I have had a summer.
Between the serious illness of a close family member, and a mad-dash scramble to prepare applications for law school, I have had extremely few days to simply breathe. I chose the above picture for this blog post because it was taken during one of those moments. This image was taken sometime around mid-June; it captures the moment that dusk falls on Perdido Bay in Elberta, Alabama. My partner and I sit on a dock behind the camera, feet dangling above the water, stealing what little peace we can before responsibility returns. I like to think that moments like these are the stuff of life.
But they go quick. Before long, my partner and I were back into the full swing of things. I took breaks from studying the LSAT to juggle medical outlooks for my family member. My partner popped in for a 'hello!', followed by a 'goodnight!' before they had to get up to work a morning shift. The National Passport Center kindly asked me to hold for just four more hours while I kindly asked student loan services to wait just four more lifetimes. The torrential rains of adulting never ceased, and in the middle of it all, I forgot that I would be studying abroad.
Now, you might ask yourself, "Hey, Wade-O? Buddy? You literally just mentioned trying to get your passport this summer. How could you forget th-" Hush, I know. Of course I didn't literally forget that I am flying to Dublin soon, but I am not talking about the kind of memory that sits only between your ears; that kind which sees you nod along sagely when asked if the mitochondria is the powerhouse of the cell. Yeah, I mean, if you took a grade school science class in the 2000s-2010's, you probably remember that fact, just as I remembered that I was responsible for getting on a plane on August 30th. But does one feel that kind of fact in their bones, or is it just another piece of information, filed away between the ears?
When I say that I forgot that I was studying abroad, what I mean is that I hadn't really breathed it in. The whole process has been too simple for that. I sent out a feeler email to my school last year, occasionally filled out one form or the other, and suddenly American Airlines is notifying me that it's time to check-in for my flight to Dublin. When I received that push notification this morning, I looked around my room and realized that this flight is all that's left to be done. I've taken the LSAT. I've prepared most of my application materials. I have planned with my family for our sick loved one. I've even managed to pack, just as I ever managed to do the dishes or cook a meal. I'm leaving the country for the first time in my life.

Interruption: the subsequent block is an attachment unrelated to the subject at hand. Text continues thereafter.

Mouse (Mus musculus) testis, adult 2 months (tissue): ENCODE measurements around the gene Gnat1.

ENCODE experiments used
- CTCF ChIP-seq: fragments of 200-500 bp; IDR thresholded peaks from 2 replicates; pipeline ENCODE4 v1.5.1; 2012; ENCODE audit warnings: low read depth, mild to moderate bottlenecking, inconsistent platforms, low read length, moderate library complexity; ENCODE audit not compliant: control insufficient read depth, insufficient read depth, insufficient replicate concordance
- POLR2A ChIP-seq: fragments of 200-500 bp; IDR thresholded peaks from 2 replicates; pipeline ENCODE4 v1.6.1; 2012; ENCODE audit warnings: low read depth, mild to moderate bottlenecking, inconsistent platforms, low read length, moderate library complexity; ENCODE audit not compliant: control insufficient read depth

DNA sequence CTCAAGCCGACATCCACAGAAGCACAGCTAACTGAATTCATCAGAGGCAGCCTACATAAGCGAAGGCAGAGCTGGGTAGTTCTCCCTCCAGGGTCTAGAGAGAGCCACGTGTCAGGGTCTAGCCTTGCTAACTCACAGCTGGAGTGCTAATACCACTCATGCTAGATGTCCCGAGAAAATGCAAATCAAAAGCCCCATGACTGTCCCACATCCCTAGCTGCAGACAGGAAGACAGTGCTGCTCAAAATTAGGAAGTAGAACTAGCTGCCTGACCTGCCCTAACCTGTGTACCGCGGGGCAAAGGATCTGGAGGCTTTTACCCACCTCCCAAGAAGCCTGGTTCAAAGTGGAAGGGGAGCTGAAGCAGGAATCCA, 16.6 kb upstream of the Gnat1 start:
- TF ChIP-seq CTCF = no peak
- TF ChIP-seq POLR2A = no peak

Those words slipped from my lips in front of the bathroom mirror, and I laughed them into my cup of coffee. Travel abroad has been my dream since I was a child. I imagine most people have it on their bucket list, but I have desired it so much that I have spent most of the past year in disbelief that it could truly happen. Disbelief was easy; every next step in the IES Abroad process was perfectly manageable, so making this happen was no more than adding a drop of water to an ocean of responsibility.
The oceanic quality of this opportunity, which has only required action piece by piece, had kind of escaped me until now. Yes, let's set a reminder to fulfill this requirement, let's send that email, and then let's return to everything else. Let's chase down this passport, certainly, but let's do so just as we take out the trash and study for a test. Life's responsibilities will churn on, and mitochondria will continue to power cell houses (is that how it works? I'm not a STEM major), and maybe I'll actually get to step on a flight to Dublin. That is the mode of planning that I have been in for a full summer.
So when American Airlines reminded me to check-in this morning, it's no wonder that I thought of that eventide bay where I last took such a grateful breath. A mixture of calm, gratitude, and positive anticipation has settled into my bones. My passport is in hand, my bags are packed, I have proof of vaccination, and now? Well, now I get to dangle my feet above an ocean of opportunity, and bathe in that dusk which has come before a very new dawn. I should be good as long as I remember to breathe.
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<p>Yo! My name is Wade Suarez. I'm an English Creative Writing major attending Augsburg University in Minneapolis, Minnesota. I am attending the Dublin Writer's Program in Fall of 2021, and my current plan is to not shut up about it the entire time I'm there. My favorite thing to do is to write (shocking, I know), but my next favorite hobbies are exploring, reading, and hunting down the best nooks and crannies I can find, wherever I am. My ultimate goal while I am in Ireland is to connect with a place and people that I've never known, so check it out if you want to see how that's going. I'm pretty pumped to share with you the things I learn and the connections I make while I am adventuring abroad this Fall.</p>